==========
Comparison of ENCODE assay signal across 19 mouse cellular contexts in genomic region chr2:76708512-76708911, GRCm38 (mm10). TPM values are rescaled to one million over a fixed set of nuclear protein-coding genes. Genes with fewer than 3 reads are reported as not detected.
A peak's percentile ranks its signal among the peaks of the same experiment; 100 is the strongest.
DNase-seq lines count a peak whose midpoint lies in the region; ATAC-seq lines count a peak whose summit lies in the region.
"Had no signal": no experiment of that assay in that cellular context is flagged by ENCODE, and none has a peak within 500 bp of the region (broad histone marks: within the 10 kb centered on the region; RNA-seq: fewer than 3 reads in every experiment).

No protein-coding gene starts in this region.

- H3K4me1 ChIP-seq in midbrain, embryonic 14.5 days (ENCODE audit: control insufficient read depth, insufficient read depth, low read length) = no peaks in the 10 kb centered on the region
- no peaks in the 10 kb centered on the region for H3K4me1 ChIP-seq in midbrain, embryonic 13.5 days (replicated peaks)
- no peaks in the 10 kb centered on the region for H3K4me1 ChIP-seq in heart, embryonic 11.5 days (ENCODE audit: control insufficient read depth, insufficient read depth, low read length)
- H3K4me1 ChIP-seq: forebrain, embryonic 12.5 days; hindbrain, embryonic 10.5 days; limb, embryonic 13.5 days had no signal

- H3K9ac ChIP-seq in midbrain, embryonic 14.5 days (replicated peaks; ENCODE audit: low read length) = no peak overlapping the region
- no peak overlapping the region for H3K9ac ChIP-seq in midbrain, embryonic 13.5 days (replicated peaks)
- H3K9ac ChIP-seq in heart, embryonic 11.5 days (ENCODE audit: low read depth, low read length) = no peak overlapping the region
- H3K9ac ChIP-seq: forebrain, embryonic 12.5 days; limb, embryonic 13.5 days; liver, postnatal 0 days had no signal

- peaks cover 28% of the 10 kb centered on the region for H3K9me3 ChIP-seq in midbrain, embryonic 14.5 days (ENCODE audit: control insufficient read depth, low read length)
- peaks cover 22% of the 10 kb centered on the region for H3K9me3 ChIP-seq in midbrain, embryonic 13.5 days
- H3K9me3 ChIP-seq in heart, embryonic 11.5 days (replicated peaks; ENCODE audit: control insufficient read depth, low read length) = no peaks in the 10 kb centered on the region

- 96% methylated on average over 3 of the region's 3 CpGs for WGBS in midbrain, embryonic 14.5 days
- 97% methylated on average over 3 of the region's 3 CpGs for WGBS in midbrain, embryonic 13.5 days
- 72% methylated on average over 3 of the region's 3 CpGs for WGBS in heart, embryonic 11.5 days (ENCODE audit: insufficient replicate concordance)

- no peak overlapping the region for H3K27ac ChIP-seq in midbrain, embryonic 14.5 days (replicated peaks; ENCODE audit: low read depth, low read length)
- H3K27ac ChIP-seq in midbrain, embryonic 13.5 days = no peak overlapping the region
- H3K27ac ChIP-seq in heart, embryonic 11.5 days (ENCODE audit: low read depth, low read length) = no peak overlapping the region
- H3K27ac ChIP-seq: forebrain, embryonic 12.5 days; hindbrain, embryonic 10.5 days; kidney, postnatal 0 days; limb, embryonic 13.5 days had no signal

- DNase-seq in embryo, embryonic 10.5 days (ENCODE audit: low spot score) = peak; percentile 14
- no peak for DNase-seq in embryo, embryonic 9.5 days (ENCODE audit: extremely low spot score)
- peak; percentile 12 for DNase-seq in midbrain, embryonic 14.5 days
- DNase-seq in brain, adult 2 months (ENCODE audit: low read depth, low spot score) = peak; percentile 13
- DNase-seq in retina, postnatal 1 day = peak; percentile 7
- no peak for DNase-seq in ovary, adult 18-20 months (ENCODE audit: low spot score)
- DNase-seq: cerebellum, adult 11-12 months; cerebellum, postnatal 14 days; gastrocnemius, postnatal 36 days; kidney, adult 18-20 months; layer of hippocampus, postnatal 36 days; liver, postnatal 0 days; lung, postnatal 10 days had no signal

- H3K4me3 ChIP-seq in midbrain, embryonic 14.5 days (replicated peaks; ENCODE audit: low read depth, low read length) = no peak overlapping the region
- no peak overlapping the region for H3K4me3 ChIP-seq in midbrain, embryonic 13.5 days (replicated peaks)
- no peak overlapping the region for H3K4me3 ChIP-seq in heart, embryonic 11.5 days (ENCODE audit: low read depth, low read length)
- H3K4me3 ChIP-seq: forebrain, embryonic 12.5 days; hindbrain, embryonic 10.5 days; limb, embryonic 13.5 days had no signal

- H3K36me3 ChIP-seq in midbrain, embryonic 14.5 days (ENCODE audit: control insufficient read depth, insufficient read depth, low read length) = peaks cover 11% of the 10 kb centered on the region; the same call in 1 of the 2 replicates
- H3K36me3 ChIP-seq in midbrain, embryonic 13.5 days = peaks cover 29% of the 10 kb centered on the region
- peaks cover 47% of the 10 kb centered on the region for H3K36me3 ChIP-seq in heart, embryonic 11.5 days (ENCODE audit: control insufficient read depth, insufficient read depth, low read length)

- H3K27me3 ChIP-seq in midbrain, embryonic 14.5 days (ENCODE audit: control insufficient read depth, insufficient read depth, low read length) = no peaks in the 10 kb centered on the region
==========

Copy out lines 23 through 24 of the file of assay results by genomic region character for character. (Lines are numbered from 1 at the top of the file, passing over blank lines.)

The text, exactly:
- H3K27ac ChIP-seq: forebrain, embryonic 12.5 days; hindbrain, embryonic 10.5 days; kidney, postnatal 0 days; limb, embryonic 13.5 days had no signal

- DNase-seq in embryo, embryonic 10.5 days (ENCODE audit: low spot score) = peak; percentile 14